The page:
Turkey’s target in the northern Iraqi district of Sinjar is the PKK terrorist group, the Kurdistan Regional Government's (KRG) Prime Minister Masrour Barzani said Wednesday.
Barzani’s comments came at the Middle East Peace and Security Forum held at the American University of Kurdistan in the northern city of Duhok, where the KRG prime minister discussed various regional threats including the PKK and Daesh.
Answering a question regarding Turkey’s airstrikes targeting PKK terrorists in Sinjar district of Mosul province, Barzani said: “... those who want Turkey not to bomb the region should not give any excuses to Turkey.”
Barzani underlined that PKK is Turkey’s target in Sinjar. “Why these people (the PKK) are in Sinjar? In the end, it is the people of Sinjar who are paying the price. Because these are happening due to the presence of some elements who come to Sinjar from outside and are not supposed to be there.”
In mid-2014, the PKK managed to establish a foothold in Sinjar on the pretext that it was protecting the local Yazidi community from the atrocities of Daesh, which managed to capture almost one-third of Iraqi territory in the country's central and northwestern regions, including its second-largest city Mosul. Since then, the PKK has reportedly established ground in Sinjar, a strategic mountain area overlooking the Nineveh Plain, as a new base for its logistical and command-and-control activities. The area is also located in the midway between PKK camps in northeast Iraq and areas controlled by its offshoot, the People's Protection Units (YPG), in northeast Syria.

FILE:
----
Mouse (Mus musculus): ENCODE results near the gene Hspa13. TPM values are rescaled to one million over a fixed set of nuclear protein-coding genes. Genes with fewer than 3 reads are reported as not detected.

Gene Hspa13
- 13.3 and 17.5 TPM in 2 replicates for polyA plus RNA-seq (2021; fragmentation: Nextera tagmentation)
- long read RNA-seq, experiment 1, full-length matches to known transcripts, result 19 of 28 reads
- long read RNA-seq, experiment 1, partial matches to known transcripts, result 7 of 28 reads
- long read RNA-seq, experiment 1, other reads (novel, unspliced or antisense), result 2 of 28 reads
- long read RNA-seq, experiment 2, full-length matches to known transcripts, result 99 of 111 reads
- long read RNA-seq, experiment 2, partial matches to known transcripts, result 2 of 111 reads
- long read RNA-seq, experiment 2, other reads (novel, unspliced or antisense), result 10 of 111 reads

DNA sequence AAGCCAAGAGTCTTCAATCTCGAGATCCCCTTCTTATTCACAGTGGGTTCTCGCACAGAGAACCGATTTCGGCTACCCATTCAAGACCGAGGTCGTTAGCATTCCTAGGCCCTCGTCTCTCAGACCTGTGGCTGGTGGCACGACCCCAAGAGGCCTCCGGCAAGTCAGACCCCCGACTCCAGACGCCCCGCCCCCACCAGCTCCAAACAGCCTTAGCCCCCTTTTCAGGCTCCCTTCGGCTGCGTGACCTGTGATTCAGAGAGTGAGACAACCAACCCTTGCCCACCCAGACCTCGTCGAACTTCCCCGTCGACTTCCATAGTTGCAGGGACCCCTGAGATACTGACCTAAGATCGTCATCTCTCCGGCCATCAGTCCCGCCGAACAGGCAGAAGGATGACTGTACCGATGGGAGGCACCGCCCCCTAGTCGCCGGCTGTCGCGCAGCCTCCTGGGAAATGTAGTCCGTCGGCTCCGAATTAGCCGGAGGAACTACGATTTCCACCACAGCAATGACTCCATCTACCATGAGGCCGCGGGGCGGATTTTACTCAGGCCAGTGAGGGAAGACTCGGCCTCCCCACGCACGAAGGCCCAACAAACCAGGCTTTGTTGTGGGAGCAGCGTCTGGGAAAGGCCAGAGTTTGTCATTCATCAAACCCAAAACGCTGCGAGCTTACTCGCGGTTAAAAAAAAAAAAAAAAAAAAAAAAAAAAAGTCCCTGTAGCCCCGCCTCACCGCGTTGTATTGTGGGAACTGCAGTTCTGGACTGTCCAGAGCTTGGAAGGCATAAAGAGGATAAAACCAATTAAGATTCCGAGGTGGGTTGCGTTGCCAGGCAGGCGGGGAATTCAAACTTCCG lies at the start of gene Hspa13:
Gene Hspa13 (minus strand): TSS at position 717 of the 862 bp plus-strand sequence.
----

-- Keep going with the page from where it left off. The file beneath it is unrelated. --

Sinjar falls within areas disputed between Baghdad and Irbil according to Article 140 of the Iraqi constitution.
The Turkish government has repeatedly called on the Iraqi government to eradicate the PKK threat in Sinjar, warning that Turkey will exercise its rights and launch a cross-border operation in the area. Turkish warplanes have also conducted several airstrikes on PKK positions located in the district starting in 2017, along with other areas in northern Iraq controlled by PKK near the border with Turkey.
Daesh terrorists also continue to pose a serious threat in the region, Barzani noted. “Daesh was not defeated. Daesh lost territory but its ideology was not entirely removed,” he said.
The prime minister added that Daesh still has thousands of sympathizers in Iraq and Syria, and the issue requires more than just military means.
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